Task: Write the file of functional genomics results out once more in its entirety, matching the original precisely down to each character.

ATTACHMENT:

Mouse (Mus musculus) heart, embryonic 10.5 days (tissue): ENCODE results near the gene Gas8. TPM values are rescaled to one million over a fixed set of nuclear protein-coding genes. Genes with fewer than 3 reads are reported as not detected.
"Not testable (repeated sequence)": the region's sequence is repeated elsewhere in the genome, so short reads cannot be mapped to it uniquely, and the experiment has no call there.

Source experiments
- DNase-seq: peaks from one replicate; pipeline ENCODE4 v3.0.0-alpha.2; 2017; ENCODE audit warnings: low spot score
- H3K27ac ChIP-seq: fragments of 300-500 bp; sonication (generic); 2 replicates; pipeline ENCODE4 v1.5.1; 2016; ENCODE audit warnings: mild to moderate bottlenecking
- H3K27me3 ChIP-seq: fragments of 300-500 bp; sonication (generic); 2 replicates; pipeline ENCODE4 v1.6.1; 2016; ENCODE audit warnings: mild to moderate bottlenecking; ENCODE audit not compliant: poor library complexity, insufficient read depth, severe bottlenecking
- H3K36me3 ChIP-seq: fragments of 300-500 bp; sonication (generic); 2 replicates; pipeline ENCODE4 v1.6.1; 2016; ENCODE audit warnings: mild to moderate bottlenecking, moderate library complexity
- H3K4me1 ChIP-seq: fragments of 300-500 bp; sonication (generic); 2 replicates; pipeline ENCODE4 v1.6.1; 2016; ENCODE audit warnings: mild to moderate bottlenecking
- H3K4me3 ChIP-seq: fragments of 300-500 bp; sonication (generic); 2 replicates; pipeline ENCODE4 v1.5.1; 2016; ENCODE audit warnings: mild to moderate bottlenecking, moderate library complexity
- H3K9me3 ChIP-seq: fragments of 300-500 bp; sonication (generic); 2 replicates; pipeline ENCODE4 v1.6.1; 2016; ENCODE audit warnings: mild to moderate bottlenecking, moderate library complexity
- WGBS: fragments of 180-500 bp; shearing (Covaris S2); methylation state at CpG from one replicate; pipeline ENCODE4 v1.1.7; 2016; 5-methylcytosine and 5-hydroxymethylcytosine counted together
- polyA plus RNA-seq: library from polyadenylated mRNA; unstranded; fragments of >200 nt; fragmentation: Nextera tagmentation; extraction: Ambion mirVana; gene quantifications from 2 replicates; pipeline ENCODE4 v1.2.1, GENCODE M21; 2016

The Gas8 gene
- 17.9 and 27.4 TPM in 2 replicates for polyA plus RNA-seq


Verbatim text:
Mouse (Mus musculus) heart, embryonic 10.5 days (tissue): ENCODE results near the gene Gas8. TPM values are rescaled to one million over a fixed set of nuclear protein-coding genes. Genes with fewer than 3 reads are reported as not detected.
"Not testable (repeated sequence)": the region's sequence is repeated elsewhere in the genome, so short reads cannot be mapped to it uniquely, and the experiment has no call there.

Source experiments
- DNase-seq: peaks from one replicate; pipeline ENCODE4 v3.0.0-alpha.2; 2017; ENCODE audit warnings: low spot score
- H3K27ac ChIP-seq: fragments of 300-500 bp; sonication (generic); 2 replicates; pipeline ENCODE4 v1.5.1; 2016; ENCODE audit warnings: mild to moderate bottlenecking
- H3K27me3 ChIP-seq: fragments of 300-500 bp; sonication (generic); 2 replicates; pipeline ENCODE4 v1.6.1; 2016; ENCODE audit warnings: mild to moderate bottlenecking; ENCODE audit not compliant: poor library complexity, insufficient read depth, severe bottlenecking
- H3K36me3 ChIP-seq: fragments of 300-500 bp; sonication (generic); 2 replicates; pipeline ENCODE4 v1.6.1; 2016; ENCODE audit warnings: mild to moderate bottlenecking, moderate library complexity
- H3K4me1 ChIP-seq: fragments of 300-500 bp; sonication (generic); 2 replicates; pipeline ENCODE4 v1.6.1; 2016; ENCODE audit warnings: mild to moderate bottlenecking
- H3K4me3 ChIP-seq: fragments of 300-500 bp; sonication (generic); 2 replicates; pipeline ENCODE4 v1.5.1; 2016; ENCODE audit warnings: mild to moderate bottlenecking, moderate library complexity
- H3K9me3 ChIP-seq: fragments of 300-500 bp; sonication (generic); 2 replicates; pipeline ENCODE4 v1.6.1; 2016; ENCODE audit warnings: mild to moderate bottlenecking, moderate library complexity
- WGBS: fragments of 180-500 bp; shearing (Covaris S2); methylation state at CpG from one replicate; pipeline ENCODE4 v1.1.7; 2016; 5-methylcytosine and 5-hydroxymethylcytosine counted together
- polyA plus RNA-seq: library from polyadenylated mRNA; unstranded; fragments of >200 nt; fragmentation: Nextera tagmentation; extraction: Ambion mirVana; gene quantifications from 2 replicates; pipeline ENCODE4 v1.2.1, GENCODE M21; 2016

The Gas8 gene
- 17.9 and 27.4 TPM in 2 replicates for polyA plus RNA-seq